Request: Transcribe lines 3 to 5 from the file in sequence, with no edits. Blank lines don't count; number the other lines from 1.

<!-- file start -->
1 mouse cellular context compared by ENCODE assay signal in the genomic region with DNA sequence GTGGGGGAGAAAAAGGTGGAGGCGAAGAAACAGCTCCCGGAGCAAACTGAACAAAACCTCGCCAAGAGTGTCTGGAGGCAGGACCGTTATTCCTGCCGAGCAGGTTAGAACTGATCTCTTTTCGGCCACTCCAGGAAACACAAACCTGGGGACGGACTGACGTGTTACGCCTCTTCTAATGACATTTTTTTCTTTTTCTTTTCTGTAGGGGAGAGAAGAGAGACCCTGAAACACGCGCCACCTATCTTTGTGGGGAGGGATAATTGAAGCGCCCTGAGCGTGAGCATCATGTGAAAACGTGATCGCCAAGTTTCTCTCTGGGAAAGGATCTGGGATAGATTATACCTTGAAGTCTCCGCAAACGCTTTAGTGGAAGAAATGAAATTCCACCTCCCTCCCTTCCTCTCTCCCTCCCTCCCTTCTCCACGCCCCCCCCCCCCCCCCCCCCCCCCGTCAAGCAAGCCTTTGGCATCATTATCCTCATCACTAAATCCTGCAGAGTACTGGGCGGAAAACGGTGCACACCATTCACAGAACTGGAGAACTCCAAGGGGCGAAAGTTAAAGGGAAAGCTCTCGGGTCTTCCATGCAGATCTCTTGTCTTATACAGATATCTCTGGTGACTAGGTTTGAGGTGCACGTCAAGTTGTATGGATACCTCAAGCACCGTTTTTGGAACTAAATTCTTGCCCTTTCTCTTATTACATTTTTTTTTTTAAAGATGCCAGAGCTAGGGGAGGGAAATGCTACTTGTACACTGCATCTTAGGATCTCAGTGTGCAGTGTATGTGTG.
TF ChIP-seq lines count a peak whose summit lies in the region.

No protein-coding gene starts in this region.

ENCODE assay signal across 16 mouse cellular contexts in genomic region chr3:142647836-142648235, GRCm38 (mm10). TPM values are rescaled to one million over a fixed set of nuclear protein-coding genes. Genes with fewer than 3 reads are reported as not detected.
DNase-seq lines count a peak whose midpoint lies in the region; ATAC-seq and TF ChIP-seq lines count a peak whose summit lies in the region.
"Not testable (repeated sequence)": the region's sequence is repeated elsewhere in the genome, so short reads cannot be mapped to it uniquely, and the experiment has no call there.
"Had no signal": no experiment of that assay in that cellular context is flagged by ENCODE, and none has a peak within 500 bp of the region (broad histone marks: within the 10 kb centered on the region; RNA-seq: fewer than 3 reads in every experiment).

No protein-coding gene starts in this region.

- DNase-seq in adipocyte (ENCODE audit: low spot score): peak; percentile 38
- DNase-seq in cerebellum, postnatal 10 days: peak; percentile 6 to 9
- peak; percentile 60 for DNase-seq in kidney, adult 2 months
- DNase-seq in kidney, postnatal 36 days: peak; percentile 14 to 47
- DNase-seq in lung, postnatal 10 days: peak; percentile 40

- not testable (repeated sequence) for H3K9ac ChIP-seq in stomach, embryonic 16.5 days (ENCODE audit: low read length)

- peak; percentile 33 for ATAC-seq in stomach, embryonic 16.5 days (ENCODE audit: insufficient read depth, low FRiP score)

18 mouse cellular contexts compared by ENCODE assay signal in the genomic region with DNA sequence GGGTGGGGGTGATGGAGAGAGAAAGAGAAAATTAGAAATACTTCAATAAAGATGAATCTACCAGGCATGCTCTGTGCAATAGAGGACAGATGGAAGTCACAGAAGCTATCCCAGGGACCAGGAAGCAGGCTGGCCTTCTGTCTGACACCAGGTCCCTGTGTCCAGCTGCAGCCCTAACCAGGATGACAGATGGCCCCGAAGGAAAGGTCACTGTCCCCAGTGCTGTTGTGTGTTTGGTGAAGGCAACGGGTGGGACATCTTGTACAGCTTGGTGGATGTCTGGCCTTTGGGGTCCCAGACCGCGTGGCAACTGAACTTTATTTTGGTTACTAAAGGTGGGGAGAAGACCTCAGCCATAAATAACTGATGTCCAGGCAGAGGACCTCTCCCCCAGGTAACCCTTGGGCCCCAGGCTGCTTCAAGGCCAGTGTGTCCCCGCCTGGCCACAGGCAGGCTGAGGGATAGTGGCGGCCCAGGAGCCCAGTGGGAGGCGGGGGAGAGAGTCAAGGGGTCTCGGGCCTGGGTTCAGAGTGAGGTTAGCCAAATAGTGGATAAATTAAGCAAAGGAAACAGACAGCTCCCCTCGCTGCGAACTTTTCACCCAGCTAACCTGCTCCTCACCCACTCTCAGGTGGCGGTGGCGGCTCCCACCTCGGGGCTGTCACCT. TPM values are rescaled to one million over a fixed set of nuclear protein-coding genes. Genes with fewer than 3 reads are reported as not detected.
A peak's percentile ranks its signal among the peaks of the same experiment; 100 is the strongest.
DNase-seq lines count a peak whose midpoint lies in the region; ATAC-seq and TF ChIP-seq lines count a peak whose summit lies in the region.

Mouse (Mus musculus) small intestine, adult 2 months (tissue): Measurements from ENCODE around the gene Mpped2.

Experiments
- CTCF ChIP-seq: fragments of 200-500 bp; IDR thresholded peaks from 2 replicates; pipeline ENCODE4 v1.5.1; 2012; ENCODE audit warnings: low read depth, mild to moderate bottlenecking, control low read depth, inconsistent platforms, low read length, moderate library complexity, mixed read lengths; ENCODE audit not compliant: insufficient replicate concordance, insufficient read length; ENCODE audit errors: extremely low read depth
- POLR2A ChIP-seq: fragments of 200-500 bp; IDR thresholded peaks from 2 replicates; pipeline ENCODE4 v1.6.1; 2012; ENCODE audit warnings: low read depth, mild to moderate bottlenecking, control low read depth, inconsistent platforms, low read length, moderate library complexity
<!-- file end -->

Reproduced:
No protein-coding gene starts in this region.

ENCODE assay signal across 16 mouse cellular contexts in genomic region chr3:142647836-142648235, GRCm38 (mm10). TPM values are rescaled to one million over a fixed set of nuclear protein-coding genes. Genes with fewer than 3 reads are reported as not detected.
DNase-seq lines count a peak whose midpoint lies in the region; ATAC-seq and TF ChIP-seq lines count a peak whose summit lies in the region.